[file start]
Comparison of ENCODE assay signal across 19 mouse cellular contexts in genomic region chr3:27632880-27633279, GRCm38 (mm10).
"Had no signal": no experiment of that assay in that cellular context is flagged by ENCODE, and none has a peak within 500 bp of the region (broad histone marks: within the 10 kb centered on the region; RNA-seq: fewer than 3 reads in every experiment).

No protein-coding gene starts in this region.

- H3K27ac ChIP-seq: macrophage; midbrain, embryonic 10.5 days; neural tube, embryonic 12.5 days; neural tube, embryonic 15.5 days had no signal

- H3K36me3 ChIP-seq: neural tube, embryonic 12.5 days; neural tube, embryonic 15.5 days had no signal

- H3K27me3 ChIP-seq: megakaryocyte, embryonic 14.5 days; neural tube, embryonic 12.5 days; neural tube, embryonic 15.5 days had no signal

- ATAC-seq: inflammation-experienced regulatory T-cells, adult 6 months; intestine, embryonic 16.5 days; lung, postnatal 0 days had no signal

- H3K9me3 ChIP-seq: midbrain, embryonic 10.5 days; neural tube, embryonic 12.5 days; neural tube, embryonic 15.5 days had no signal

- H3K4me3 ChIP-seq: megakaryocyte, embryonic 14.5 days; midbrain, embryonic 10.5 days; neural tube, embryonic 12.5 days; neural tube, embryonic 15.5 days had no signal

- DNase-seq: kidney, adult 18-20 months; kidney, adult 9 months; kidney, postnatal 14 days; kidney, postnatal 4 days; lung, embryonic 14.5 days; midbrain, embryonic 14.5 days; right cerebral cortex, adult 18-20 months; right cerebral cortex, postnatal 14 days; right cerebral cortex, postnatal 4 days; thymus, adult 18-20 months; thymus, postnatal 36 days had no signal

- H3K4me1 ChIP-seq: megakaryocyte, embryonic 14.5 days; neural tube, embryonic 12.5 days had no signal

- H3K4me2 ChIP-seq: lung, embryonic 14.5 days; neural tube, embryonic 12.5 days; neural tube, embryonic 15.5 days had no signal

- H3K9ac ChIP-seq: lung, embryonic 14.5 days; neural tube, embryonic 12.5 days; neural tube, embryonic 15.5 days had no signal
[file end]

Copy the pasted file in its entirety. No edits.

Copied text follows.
Comparison of ENCODE assay signal across 19 mouse cellular contexts in genomic region chr3:27632880-27633279, GRCm38 (mm10).
"Had no signal": no experiment of that assay in that cellular context is flagged by ENCODE, and none has a peak within 500 bp of the region (broad histone marks: within the 10 kb centered on the region; RNA-seq: fewer than 3 reads in every experiment).

No protein-coding gene starts in this region.

- H3K27ac ChIP-seq: macrophage; midbrain, embryonic 10.5 days; neural tube, embryonic 12.5 days; neural tube, embryonic 15.5 days had no signal

- H3K36me3 ChIP-seq: neural tube, embryonic 12.5 days; neural tube, embryonic 15.5 days had no signal

- H3K27me3 ChIP-seq: megakaryocyte, embryonic 14.5 days; neural tube, embryonic 12.5 days; neural tube, embryonic 15.5 days had no signal

- ATAC-seq: inflammation-experienced regulatory T-cells, adult 6 months; intestine, embryonic 16.5 days; lung, postnatal 0 days had no signal

- H3K9me3 ChIP-seq: midbrain, embryonic 10.5 days; neural tube, embryonic 12.5 days; neural tube, embryonic 15.5 days had no signal

- H3K4me3 ChIP-seq: megakaryocyte, embryonic 14.5 days; midbrain, embryonic 10.5 days; neural tube, embryonic 12.5 days; neural tube, embryonic 15.5 days had no signal

- DNase-seq: kidney, adult 18-20 months; kidney, adult 9 months; kidney, postnatal 14 days; kidney, postnatal 4 days; lung, embryonic 14.5 days; midbrain, embryonic 14.5 days; right cerebral cortex, adult 18-20 months; right cerebral cortex, postnatal 14 days; right cerebral cortex, postnatal 4 days; thymus, adult 18-20 months; thymus, postnatal 36 days had no signal

- H3K4me1 ChIP-seq: megakaryocyte, embryonic 14.5 days; neural tube, embryonic 12.5 days had no signal

- H3K4me2 ChIP-seq: lung, embryonic 14.5 days; neural tube, embryonic 12.5 days; neural tube, embryonic 15.5 days had no signal

- H3K9ac ChIP-seq: lung, embryonic 14.5 days; neural tube, embryonic 12.5 days; neural tube, embryonic 15.5 days had no signal